Israeli plan would deport illegal immigrants without consent, defying Supreme Court


JERUSALEM (JTA) — Israeli Interior Minister Aryeh Deri has proposed an amendment that would allow illegal immigrants to be deported without their consent, contradicting the country’s Supreme Court.

The proposal, which reportedly is backed by Prime Minister Benjamin Netanyahu and Justice Minister Ayelet Shaked, comes days after the court ruled Monday that the government cannot hold migrants for more than 60 days and that they can only be deported with their consent.

The measure, an amendment to existing laws on illegal migrants, could be voted on as early as Sunday.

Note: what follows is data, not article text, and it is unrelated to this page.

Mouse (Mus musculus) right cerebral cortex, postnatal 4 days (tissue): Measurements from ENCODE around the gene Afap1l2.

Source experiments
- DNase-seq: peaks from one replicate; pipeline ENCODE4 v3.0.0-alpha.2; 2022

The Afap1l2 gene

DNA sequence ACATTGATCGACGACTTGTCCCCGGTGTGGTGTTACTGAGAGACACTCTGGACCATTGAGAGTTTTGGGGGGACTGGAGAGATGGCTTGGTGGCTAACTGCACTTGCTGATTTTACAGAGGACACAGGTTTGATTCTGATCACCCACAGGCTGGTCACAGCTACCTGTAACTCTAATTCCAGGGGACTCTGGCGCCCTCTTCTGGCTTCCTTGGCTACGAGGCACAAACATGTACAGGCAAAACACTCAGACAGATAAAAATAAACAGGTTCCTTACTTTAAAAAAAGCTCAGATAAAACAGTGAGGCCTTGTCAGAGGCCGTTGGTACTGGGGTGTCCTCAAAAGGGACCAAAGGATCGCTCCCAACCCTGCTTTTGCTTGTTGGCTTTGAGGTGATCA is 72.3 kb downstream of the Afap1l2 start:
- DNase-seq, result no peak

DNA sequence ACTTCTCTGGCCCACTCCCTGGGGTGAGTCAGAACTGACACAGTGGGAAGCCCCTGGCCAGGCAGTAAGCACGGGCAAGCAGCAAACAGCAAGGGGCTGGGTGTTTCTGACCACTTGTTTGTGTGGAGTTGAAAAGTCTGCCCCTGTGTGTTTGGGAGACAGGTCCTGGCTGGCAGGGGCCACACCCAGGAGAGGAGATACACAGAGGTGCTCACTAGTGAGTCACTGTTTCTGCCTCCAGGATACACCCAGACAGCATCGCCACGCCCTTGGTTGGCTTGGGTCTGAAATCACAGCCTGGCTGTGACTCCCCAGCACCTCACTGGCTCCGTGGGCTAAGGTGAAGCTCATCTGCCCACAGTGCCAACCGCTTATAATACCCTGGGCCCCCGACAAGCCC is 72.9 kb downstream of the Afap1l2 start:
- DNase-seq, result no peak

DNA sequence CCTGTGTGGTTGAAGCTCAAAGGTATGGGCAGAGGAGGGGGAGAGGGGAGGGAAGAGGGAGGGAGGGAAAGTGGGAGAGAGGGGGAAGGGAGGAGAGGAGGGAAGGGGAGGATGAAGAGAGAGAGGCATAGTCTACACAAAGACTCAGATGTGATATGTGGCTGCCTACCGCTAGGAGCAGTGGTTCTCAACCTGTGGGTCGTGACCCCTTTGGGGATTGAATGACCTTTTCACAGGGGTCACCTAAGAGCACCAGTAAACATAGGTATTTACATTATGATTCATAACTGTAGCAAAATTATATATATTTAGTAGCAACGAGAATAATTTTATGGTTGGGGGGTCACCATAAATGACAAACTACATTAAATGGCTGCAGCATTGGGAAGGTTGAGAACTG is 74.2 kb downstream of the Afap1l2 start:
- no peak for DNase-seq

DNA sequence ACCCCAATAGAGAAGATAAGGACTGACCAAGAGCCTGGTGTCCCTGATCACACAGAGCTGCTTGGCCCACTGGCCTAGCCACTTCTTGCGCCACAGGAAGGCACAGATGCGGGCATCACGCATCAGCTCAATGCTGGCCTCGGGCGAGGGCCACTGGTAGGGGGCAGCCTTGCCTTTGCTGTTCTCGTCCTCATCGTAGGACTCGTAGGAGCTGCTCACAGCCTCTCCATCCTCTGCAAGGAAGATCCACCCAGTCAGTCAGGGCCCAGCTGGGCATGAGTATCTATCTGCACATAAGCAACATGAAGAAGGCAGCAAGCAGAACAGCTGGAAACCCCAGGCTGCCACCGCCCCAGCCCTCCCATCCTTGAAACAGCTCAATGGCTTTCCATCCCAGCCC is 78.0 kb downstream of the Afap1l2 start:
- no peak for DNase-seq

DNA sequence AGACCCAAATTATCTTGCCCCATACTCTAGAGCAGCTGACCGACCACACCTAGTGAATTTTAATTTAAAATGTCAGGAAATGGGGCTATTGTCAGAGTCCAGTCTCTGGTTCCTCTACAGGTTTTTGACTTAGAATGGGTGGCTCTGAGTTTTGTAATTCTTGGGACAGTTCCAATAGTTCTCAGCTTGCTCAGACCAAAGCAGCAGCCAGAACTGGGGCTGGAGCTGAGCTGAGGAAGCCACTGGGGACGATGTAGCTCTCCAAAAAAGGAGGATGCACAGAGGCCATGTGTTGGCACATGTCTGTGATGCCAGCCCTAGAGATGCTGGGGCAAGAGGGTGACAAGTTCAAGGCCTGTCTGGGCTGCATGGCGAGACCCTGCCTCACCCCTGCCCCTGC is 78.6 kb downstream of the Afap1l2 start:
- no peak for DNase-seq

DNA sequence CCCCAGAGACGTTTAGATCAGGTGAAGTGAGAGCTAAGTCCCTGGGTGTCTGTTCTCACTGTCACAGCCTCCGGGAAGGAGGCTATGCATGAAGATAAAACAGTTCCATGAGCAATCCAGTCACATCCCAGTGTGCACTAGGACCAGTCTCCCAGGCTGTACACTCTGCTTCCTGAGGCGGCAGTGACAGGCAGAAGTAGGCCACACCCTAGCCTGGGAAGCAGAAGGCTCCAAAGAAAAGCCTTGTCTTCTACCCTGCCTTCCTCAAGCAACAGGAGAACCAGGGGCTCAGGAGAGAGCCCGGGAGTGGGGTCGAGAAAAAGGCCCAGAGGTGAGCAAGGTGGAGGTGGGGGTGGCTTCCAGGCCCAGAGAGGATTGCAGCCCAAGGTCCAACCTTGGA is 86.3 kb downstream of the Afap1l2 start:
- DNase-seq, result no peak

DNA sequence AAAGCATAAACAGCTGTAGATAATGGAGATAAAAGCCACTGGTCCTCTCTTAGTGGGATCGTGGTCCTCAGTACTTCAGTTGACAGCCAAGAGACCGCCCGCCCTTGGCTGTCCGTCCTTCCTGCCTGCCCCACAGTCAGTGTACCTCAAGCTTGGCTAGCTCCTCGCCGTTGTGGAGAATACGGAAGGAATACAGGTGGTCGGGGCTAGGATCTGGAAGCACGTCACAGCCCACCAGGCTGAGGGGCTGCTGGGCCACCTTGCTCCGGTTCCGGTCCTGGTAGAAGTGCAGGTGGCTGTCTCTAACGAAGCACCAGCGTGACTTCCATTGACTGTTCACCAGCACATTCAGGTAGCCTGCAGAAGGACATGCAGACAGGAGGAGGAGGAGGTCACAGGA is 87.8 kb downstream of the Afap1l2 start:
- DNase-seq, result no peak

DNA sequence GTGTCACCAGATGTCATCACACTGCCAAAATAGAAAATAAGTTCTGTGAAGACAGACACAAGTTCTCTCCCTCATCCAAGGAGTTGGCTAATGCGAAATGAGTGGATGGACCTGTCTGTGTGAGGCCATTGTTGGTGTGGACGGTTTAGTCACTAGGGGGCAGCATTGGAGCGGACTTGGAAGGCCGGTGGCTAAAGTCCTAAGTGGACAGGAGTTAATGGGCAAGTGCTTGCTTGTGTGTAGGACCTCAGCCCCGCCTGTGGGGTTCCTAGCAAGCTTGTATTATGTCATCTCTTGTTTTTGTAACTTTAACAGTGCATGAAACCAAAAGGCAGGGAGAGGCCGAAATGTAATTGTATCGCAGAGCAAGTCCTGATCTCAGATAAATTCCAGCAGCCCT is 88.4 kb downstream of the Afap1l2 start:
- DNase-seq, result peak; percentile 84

On Thursday, Netanyahu visited South Tel Aviv, which is home to thousands of African migrants.

“We are here on a mission to give back South Tel Aviv to the Israeli residents,” he told reporters. “I’ve heard the residents, and what I hear is pain and crisis.”

Culture Minister Miri Regev accompanied Netanyahu.

“The residents of South Tel Aviv are the ones who became refugees in their own country,” she said.

Israel has grappled in recent years with an influx of tens of thousands of migrants from Africa, mostly from Sudan and Eritrea, who come in through the border with Egypt.

Regev railed against the illegal employment of the migrants, who are referred to by detractors and some lawmakers as “infiltrators,” and the overcrowding of apartments with them.

The migrants have been accused of entering the country as economic immigrants, not asylum seekers who fear for their lives.

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